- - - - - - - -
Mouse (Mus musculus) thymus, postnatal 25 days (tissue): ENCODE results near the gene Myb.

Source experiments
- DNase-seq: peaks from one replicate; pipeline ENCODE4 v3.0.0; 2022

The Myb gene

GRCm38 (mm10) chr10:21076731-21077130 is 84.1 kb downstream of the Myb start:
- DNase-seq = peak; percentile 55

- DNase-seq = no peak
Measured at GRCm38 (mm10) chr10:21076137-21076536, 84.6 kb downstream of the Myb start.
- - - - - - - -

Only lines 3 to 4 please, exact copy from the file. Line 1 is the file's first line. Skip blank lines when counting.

- DNase-seq: peaks from one replicate; pipeline ENCODE4 v3.0.0; 2022

The Myb gene